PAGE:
10. DJV Silver badge

    1992 and "Email was an interesting new 'thing' on the internet"

    Hmm, someone needs a history lesson!

    1. BebopWeBop Silver badge

      Re: 1992 and "Email was an interesting new 'thing' on the internet"

      Yup - we were using it in 1980. And by no means the earliest regular users. My partner (now) was working in the UK at the time, and email between ourselves in Norway/US and Aberdeen, not to mention a very crude system we had set up (it was awful) save us a bucket load of scarce money.

    2. logicalextreme Silver badge

      Re: 1992 and "Email was an interesting new 'thing' on the internet"

      Anybody who's constructed an SMTP message by hand knows that the protocol was invented just after the Restoration.

      1. W.S.Gosset Silver badge

        Re: 1992 and "Email was an interesting new 'thing' on the internet"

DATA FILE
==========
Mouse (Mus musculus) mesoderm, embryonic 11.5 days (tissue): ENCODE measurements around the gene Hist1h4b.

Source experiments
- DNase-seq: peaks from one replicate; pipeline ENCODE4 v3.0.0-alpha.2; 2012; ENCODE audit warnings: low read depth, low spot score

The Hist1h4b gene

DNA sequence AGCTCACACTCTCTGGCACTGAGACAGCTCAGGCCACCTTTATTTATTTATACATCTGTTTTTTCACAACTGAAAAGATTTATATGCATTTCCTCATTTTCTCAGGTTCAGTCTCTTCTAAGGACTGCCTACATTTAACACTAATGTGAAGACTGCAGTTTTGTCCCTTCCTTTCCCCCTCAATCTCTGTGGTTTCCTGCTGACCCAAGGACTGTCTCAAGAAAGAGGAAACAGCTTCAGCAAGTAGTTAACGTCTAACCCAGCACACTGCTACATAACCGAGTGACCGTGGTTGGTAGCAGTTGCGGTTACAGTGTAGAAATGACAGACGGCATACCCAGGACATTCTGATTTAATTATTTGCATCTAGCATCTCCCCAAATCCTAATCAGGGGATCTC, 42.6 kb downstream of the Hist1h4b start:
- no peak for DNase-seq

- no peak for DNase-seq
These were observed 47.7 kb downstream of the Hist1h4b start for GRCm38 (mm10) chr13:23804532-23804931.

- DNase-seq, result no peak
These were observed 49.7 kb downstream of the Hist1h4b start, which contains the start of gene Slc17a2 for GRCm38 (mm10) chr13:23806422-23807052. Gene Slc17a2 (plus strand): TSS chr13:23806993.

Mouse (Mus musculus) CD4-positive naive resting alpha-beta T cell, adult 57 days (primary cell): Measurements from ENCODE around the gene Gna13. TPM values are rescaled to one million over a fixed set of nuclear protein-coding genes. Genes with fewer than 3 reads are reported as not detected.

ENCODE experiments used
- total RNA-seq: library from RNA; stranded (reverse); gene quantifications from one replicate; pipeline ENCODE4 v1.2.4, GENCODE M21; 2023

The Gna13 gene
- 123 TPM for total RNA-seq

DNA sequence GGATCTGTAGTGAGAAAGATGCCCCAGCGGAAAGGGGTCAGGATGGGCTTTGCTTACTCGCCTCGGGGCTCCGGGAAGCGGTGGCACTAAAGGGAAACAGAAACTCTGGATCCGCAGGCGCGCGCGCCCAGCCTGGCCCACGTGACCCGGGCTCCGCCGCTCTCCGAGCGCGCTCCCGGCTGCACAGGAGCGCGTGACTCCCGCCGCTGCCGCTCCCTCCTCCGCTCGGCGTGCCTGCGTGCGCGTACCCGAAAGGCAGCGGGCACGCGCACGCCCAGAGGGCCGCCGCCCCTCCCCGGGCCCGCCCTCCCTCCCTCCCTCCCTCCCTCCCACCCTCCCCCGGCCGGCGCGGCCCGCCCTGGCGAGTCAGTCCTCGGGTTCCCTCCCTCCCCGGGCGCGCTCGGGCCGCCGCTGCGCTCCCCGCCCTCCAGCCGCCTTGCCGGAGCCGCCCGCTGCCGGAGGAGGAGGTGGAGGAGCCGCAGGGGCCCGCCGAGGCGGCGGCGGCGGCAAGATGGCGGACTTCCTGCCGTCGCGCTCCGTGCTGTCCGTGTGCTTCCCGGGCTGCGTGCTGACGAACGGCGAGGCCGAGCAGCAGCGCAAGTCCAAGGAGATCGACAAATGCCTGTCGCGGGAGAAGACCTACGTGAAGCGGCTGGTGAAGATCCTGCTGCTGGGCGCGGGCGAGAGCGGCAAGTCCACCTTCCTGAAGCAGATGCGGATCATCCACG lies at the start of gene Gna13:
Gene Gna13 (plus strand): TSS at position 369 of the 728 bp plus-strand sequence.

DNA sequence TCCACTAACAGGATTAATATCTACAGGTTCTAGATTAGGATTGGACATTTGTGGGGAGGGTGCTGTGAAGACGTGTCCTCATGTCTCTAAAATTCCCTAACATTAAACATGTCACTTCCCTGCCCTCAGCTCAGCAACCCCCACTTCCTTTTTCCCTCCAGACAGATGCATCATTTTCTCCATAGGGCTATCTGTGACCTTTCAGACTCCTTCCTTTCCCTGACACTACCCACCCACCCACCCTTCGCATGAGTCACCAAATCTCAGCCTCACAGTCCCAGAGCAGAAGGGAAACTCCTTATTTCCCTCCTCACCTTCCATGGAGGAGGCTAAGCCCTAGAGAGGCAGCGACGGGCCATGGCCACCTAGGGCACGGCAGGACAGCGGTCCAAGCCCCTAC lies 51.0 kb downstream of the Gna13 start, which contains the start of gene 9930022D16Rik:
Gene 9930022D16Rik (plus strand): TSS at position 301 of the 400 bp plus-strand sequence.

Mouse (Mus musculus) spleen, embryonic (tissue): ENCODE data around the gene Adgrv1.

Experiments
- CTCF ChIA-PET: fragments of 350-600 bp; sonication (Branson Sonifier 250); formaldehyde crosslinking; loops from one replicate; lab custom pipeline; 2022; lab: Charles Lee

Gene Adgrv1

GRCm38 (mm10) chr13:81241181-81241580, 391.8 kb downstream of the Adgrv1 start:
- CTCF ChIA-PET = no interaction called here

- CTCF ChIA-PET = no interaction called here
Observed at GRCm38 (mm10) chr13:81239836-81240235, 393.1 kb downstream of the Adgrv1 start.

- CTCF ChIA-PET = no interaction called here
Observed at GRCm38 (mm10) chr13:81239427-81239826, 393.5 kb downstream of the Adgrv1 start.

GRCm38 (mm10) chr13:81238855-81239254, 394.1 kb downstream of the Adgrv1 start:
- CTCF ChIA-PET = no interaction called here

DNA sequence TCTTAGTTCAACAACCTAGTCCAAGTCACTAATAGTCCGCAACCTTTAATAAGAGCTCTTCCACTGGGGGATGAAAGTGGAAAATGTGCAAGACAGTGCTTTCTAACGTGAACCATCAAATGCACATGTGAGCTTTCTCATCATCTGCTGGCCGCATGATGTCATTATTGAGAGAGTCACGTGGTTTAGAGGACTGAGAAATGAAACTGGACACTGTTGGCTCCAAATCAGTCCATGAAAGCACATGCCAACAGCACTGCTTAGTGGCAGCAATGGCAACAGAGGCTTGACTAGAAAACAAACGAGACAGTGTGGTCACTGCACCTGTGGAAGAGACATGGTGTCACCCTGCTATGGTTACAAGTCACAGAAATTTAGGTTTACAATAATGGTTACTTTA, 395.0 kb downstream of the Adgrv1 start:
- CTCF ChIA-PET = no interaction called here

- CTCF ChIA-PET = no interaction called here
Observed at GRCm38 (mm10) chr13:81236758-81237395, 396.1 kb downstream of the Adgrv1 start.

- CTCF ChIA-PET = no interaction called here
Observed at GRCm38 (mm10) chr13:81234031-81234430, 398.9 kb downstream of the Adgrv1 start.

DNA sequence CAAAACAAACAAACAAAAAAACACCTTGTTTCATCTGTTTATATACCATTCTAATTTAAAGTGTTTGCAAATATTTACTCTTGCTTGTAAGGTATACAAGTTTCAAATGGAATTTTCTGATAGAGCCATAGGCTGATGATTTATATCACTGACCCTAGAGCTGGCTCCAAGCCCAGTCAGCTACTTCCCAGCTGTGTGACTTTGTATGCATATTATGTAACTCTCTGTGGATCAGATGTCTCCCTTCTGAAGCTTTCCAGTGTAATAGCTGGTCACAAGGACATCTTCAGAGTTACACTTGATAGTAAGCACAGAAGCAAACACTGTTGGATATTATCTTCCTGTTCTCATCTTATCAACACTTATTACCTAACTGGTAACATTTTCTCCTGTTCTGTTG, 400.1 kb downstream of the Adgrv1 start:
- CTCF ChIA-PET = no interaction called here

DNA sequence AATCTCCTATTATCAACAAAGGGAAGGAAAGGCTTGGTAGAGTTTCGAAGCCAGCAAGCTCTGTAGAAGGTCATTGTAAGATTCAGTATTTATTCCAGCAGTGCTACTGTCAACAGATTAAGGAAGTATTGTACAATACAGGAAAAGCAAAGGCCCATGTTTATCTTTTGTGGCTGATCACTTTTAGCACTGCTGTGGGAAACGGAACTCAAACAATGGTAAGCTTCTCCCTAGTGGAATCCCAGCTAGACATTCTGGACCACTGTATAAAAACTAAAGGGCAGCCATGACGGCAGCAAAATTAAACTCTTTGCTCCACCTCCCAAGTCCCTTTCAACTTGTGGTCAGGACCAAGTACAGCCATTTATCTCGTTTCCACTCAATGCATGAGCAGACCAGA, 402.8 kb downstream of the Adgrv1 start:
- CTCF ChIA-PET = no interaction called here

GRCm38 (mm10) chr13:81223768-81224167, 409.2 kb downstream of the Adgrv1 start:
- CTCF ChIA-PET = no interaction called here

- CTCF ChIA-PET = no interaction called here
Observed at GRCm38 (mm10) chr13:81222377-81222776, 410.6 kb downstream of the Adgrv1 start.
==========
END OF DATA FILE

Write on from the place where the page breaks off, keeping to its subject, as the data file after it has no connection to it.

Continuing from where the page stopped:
Pish. I used to do so casually to pull people's legs.

        I can remember ~98 a major quant scoffing that computer systems were secure and fraud impossible; laughed at me when I said anyone could send any email from anyone. It was just before Christmas and he came boiling back in wide-eyed and laughing 5mins later.


        telnet -25... :D

  11. Kubla Cant Silver badge

    "The last step," he said, "was to program our new email hub to dial the master in Boston, at 5 in the morning on cheap telephone rates, in order to pick up the day's email."

    Master? He'd better watch his language or he'll end up getting thrown in the harbour.

    1. mark4155